By Nathan Coombs (Royal Holloway, University of London)
(Fidel’s Ethics of Violence: The Moral Dimension of the Political Thought of Fidel Castro by Dayan Jayatilleka, London: Pluto Press, 2007. 235pp., £17.99, ISBN 978 0 7453 2696 2).
Two contemporary trends in the scholarship of the left converge in Dayan Jayatilleka’s appraisal of Fidel Castro’s legacy.
The first is the emerging perspective, from Jacob Taubes to Alain Badiou, that Christianity provides the foundation for the universalism and moral basis of communism.
The second is the shift from the Second International’s emphasis on the scientific basis of historical materialism to the subject-centred philosophy of the existential movement: from Heidegger’s authentic decision, to Jean Paul Sartre’s notion of commitment, and finally arriving as the discourse of post-Marxism in Slavoj Žižek and Alain Badiou.
Jayatilleka does not assess Fidel’s significance from the heights of such philosophical speculation, but it is clear from the outset that he works within the shared historical horizon of the theoretical left.
He proposes a radical explanation for the downfall of international, revolutionary socialism: that it did not coincide with some change in the underlying economic base of the global economy, but solely from a strategic loss of advantage in defeats of the left between 1974 and 1980. These defeats include Portugal, Afghanistan, Ethiopia, Grenada, El Salvador, Chile and Iran.
His hypothesis is that internal fissures imploded these movements, which resulted from extreme internecine violence between factions of the revolutionary left and the loss of moral advantage as exemplified by the barbarism of the Khmers Rouges under Pol Pot.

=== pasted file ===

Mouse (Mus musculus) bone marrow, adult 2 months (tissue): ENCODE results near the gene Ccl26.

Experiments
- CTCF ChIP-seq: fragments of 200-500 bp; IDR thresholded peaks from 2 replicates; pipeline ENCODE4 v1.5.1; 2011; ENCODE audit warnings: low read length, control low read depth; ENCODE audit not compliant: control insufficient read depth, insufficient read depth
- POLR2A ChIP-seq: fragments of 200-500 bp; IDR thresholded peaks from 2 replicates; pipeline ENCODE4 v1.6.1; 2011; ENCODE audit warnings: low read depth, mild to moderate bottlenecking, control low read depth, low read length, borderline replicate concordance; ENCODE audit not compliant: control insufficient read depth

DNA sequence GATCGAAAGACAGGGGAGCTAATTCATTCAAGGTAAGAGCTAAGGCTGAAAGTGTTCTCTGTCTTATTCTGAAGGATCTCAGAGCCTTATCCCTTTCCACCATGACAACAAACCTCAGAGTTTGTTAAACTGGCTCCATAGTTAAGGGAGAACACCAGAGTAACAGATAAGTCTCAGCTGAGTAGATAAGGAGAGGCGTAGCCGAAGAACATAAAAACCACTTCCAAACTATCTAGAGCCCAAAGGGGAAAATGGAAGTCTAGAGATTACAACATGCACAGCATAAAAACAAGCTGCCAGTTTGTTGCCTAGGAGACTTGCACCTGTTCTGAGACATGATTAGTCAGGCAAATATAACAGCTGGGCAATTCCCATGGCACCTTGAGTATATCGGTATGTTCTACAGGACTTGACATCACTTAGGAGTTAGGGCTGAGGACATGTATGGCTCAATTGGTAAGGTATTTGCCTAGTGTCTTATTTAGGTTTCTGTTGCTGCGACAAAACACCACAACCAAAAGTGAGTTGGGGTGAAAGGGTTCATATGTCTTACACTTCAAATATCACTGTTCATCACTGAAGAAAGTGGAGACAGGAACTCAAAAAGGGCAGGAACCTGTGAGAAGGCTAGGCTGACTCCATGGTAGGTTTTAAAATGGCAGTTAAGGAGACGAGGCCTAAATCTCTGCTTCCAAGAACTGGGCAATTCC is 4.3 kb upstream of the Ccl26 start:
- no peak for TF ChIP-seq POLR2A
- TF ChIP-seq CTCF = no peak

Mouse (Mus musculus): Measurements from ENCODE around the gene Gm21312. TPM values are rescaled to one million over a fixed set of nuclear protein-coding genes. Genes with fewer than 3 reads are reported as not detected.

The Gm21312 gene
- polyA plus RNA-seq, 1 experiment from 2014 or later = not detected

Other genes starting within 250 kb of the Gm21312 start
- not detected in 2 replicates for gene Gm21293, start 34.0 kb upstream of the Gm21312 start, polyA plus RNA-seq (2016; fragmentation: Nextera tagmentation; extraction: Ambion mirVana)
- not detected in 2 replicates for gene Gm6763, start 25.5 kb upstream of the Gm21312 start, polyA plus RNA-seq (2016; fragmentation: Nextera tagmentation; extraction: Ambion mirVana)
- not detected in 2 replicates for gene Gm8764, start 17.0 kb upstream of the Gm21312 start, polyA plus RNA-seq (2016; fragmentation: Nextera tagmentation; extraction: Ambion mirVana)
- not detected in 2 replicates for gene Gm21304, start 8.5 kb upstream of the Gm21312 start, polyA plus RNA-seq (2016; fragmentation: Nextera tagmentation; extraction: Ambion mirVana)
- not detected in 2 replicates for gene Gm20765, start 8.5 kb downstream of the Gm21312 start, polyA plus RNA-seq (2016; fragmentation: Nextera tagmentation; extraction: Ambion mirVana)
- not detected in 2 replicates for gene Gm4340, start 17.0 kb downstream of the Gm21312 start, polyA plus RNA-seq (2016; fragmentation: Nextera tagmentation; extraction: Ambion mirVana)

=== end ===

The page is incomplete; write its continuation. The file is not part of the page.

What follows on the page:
As the last remaining – and at least somewhat successful – communist state, Jayatilleka proposes that Cuba holds the key to explaining what went wrong with other revolutionary movements.
Fidel Castro’s Jesuit upbringing and attachment to notions such as honour and morality in the correct deployment of revolutionary violence are used to explain the success of the regime and the attainment of moral hegemony on the global scene.
What Fidel achieved was a fusion of moral precepts with Machiavellian realism to attain both stability and continuing regime legitimacy.
In light of recent attempts by the left to model divine violence on Paulian love, it would have been interesting if Jayatilleka had explored the Christian aspect in a comparative perspective with other international movements.
Is there, for instance, a religious essentialist truth as to why the communist regimes of Catholic Latin America are generally perceived as more humane and successful than those practised in Asia and elsewhere?
In other words, we are left with the tantalising question: is it just Fidel’s ‘Ethics of Violence’ that worked so well, or something deeper within the cultural fabric itself?
[This Review appeared in POLITICAL STUDIES REVIEW, journal of the POLITICAL STUDIES ASSOCIATION, UK, published by BLACKWELL]